By Diane Slawych
Two years after he moved his historic Victoria, B.C. house to a new neighbourhood – a sight that attracted hundreds of onlookers – managing broker Harry Newton says he learned one thing. “You can save any building, no matter how big.” Whether it’s feasible, however, is another matter.
Newton, of Newtco Real Estate Company, along with partner and co-owner of the house Michael Sweet of Black Horse Contracting were up for a challenge and there were many along the way.
Perhaps the biggest involved cutting the two-storey, 120-ton house in half so it could fit on the road. The move itself (a distance of half a mile) was supposed to take about seven hours but instead it took 18 hours due to issues with cables, phone and hydro lines along the way. And then there was the cost, which ballooned to nearly double what the pair had anticipated.
Acknowledging the whole experience was “very stressful,” Newton commended the moving company, Pridy Bros. for a “fantastic job.”
“Now that it’s done, it’s receiving lots of praise,” he says. “The city is happy with it, the neighbours like it and we got the Hallmark Heritage Society President’s Award.” It was also the only building project the Rockland Community Association has ever endorsed.
The pair bought the circa 1880 building from Abstract Developments for $1 in 2012 with the intention of moving it from its location at Oak Bay and Richmond avenues to a spot between two of their three other existing houses on Pemberton Road in the upscale Rockland area. Abstract wanted to demolish the home and develop the land, but the city objected to the home’s destruction due to its heritage value. Newton wanted to add to his existing rental stock.
“We thought that by saving this building the city would allow us to create a lot and save the building at the same time and it became part of four buildings all in a row of character conversions that are rental suites,” says Newton.
The wood frame house had served for a time (1905-6) as a school – the predecessor of St. Michael’s University School. By the 1920s it had been converted into five suites. Newton said it was run down both inside and out and in need of repairs. The 6,299-sq.-ft. building with a basement and an attic was the largest single lift that Pridy Bros. had ever done.
Long before the actual move on Sept. 22, 2012, Sweet worked six days a week for 18 months getting the house ready. He tore up floors, removed the chimney, moved the home’s central staircase and built walls on each side of the planned cut as reinforcement. “Everything was labelled and numbered so we could reassemble it later,” says Sweet.
After being cut in half with a reciprocating saw, the home was hydraulically lifted and put on I-beams. “Have you seen the (HGTV) show Massive Moves?” asks Newton, trying to describe the process that followed.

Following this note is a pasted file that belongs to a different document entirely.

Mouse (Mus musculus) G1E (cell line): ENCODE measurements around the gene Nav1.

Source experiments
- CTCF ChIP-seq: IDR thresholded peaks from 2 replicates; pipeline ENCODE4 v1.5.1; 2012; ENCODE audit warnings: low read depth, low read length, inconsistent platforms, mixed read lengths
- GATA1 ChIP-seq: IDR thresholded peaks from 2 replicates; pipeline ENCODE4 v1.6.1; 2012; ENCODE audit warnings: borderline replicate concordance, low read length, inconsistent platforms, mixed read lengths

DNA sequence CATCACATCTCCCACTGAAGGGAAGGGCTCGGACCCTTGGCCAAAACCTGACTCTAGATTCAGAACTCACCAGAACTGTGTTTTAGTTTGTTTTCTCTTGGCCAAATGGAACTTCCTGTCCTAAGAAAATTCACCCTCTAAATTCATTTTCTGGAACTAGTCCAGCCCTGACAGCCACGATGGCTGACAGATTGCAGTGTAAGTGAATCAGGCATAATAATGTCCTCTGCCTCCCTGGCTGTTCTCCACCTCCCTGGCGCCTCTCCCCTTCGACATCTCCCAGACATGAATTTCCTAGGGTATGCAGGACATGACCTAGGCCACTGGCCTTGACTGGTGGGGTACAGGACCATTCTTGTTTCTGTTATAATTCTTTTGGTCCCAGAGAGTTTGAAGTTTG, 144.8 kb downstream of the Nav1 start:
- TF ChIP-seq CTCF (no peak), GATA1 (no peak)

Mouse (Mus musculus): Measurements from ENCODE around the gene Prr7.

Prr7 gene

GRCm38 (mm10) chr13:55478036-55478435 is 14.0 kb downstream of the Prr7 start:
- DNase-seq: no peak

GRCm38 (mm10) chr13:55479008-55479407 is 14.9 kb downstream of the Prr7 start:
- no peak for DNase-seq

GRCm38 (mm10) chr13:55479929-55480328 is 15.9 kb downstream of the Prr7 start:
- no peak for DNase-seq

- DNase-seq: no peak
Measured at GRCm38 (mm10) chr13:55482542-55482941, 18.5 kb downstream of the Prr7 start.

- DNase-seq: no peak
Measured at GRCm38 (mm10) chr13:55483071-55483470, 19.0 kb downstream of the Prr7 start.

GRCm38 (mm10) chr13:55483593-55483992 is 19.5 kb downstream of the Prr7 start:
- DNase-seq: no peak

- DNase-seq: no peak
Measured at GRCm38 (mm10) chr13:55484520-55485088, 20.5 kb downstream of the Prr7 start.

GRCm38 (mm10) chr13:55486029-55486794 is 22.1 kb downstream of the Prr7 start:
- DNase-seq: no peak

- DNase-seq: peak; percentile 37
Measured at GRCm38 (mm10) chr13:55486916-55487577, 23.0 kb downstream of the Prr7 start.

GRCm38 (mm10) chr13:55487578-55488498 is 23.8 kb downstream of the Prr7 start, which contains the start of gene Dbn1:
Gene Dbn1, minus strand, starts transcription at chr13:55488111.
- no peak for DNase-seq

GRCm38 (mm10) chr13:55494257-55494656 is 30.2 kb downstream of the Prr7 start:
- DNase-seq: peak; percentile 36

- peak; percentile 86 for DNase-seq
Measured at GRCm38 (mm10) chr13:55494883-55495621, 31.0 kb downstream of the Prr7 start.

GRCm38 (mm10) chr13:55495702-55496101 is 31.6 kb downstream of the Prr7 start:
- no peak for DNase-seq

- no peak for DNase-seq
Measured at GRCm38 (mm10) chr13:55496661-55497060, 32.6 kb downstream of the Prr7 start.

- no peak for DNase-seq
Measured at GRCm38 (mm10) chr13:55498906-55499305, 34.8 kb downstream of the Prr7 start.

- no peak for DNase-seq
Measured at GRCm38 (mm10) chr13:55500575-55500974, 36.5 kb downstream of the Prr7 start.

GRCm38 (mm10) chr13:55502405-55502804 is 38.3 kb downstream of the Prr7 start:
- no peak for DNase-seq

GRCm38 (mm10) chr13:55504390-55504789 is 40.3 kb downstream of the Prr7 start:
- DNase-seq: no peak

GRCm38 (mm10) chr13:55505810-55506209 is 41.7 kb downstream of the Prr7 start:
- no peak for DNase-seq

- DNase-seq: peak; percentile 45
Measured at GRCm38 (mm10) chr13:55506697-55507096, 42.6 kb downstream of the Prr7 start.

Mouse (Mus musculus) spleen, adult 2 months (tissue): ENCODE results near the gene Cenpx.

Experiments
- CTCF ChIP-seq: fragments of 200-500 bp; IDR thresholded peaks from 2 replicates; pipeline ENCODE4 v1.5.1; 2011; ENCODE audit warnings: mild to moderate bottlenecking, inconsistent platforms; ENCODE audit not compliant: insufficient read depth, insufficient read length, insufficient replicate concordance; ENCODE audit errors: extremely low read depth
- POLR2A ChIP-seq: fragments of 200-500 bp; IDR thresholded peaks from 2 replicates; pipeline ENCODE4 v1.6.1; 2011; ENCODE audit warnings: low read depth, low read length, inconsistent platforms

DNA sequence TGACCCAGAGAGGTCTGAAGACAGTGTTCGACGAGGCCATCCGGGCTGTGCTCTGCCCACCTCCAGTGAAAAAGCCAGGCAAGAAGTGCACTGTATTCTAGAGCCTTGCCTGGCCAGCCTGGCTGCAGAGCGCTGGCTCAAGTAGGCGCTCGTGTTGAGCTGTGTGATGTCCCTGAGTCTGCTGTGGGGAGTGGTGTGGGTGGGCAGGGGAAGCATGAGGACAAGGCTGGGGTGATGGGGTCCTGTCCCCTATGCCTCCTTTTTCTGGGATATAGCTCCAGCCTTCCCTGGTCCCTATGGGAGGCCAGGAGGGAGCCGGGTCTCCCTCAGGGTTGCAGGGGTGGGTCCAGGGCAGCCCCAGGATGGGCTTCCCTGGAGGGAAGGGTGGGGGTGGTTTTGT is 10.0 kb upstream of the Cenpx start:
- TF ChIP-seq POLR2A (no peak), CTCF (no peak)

The home was rolled apart and loaded on to 16 wheels or rollers, which can be steered. “Once it was on the street we moved it like a parade – the first half of the house, followed by a vehicle in between, then the second half of the house,” says Sweet. There were trucks everywhere, plus 20 flaggers controlling traffic, and about 500 people watching the event. “There were guys in front checking the wires and the City of Victoria, who didn’t want to cut trees, was cutting branches at 4 am,” says Sweet.
They then backed the house up the street and into a huge hole at its new address. “Both halves had to be backed in, then aligned and when you’re talking tonnage, it’s quite a bit of manoeuvring,” says Sweet. “When we got it back together, we raised it up in the air 13 feet to put the foundation in.” Once the foundation cured and all the main beams and sub posts were in place, the house was lowered into position on Nov.14. At this stage, most people would assume the hardest part was over, but Sweet knew otherwise. “That’s just the beginning,” he says. “Now you have to fix the whole house.”
That work included replumbing and rewiring the home, redoing the floors, putting in new windows and a roof, and adding new kitchens and bathrooms to the five-unit property.
They had no problem finding tenants. “We didn’t have to advertise to rent it out,” says Sweet. “This place has character.” Many 1880s features were retained including the original fireplaces, claw-foot bathtubs and big stand-up sinks, all of which were refurbished while modern conveniences were also added including gas stoves and heated bathroom floors. Once called Richmond Court, the building is now known by its new address: 1016 Pemberton Rd.
As for the final cost of the move and the renovations? “We ball-parked it would cost maybe $500,000 to $700,000,” says Newton. “But in the end it was closer to $1 million.” Though he’s pleased with the end result, he admits he’ll probably never recoup the costs of the move. “It’ll work out better for my kids,” he says.